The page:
About 2 weeks later the trunk hatch started making the crunching noise that others had discussed. Scheduled a SC appointment via the app with the closest SC but requested if a mobile ranger could be arranged to avoid a 1.5 hour trip (each way). The next day the appointment was changed to mobile service. At the scheduled time (about a week later), he came to the house, fixed the car within the hour (and I got to watch so now I know more about the issue and the fix). Best service appointment ever. The car is now 5 months old. With all of the pandemic issues, haven't driven it as much as I'd like but I have taken it up Mt. Washington Auto Road (see profile pic) and driven it about 4,000 miles. Best car I've ever owned.

I should mention the downside of owning a Tesla. I have polished the car more times in the 5 months, than I have done with my previous cars in 30+ years. I just want my baby to look pretty. Yes, it is true love. Haven't felt like this (about a car, my Mazda RX-4) since I was 20.
 

FredMertz

Supporting Member
Apr 2, 2016
325
372
Westchester, NY
I wasn't going to respond to this post but since you've decided to run behind me "disliking" my posts (which quite frankly tells me all I need to know about you), I figured I'd explain my stance. It's nothing to do with you personally, but your statement that:
Seems quite inaccurate. From what I've seen, these car's are not one off, hand made to order vehicles. They are put together on an assembly line, shipped out in mass and if a spec matches your order, you are matched with a vin. If you pass on the car, it goes to someone else who chose the same or similar spec.

Also this situation is very different than ordering an "off-the-shelf Tesla. Unless the OP had it personalized somehow, which I doubt, since Tesla does not seem to do that.

Lastly, I have to disagree with this statement, having more information is almost never a bad thing. It's not having the information that is the problem, but how you make use of it.

Feel free to disagree with all my posts if you like, I hope that makes you feel better!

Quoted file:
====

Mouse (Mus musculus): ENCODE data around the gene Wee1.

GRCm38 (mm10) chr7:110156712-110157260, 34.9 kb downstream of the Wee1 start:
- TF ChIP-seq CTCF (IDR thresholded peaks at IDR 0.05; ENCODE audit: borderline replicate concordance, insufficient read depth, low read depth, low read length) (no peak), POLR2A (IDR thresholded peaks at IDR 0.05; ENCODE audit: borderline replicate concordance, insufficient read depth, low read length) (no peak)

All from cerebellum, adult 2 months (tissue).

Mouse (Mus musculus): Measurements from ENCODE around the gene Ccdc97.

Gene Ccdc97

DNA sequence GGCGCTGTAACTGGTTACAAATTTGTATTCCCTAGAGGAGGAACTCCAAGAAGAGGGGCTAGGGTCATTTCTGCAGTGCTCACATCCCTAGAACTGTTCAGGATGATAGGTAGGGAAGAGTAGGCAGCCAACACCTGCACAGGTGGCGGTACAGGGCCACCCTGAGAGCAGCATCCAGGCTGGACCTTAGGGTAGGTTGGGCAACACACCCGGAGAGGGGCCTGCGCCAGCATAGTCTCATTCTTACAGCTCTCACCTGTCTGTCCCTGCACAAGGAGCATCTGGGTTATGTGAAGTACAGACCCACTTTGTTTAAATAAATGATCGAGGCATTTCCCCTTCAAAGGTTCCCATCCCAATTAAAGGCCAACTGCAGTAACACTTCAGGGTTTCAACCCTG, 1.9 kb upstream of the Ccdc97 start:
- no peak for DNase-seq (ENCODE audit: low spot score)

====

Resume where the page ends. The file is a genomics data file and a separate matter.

Made-to-order does not mean that they are custom or one-off. It means that they are matched to a specific order before they are built. Which they are. There's no inventory other than rejected vehicles.

It's like the difference between made-to-measure, bespoke, and off-the-rack, if you're a suit buyer. A Tesla it made-to-measure, a Ferrari is bespoke and a Honda is off-the-rack (although you can order it made-to-order if you're willing to wait).
 

GeorgeC1

Member
Jun 2, 2020
156
91
NC
To add to purchase questions, some model Y’s are showing up in stock. They are listed as new but have from a few hundred to 1000 or more miles. If I opt for one of these cars will Tesla allow you to view the service history and explain why they have the car. As a example a car might be a demo or it might be a return.
 

origingalatic

Member
Jul 18, 2020
247
165
new york
To add to purchase questions, some model Y’s are showing up in stock. They are listed as new but have from a few hundred to 1000 or more miles. If I opt for one of these cars will Tesla allow you to view the service history and explain why they have the car. As a example a car might be a demo or it might be a return.

That's interesting. Doesn't hurt to ask. I will say that I test drove MY twice and the latest car I drove was Oct. built vs the first time I drove in August was a June built. I can't imagine they keep the same car for test drive, it may be more economical to sell off these cars before they hit certain mileage...
 

spokey

Member
Aug 8, 2020
606
235
Flagtown
I disagree. If Tesla
matched to a specific order before they are built
we see a VIN much sooner than we do. I'd guess they use the orders to tailor their production but match a specific vehicle to a specific order much later in the process.
 

Ldub22

Member
Mar 1, 2015
174
133
Kirkland, WA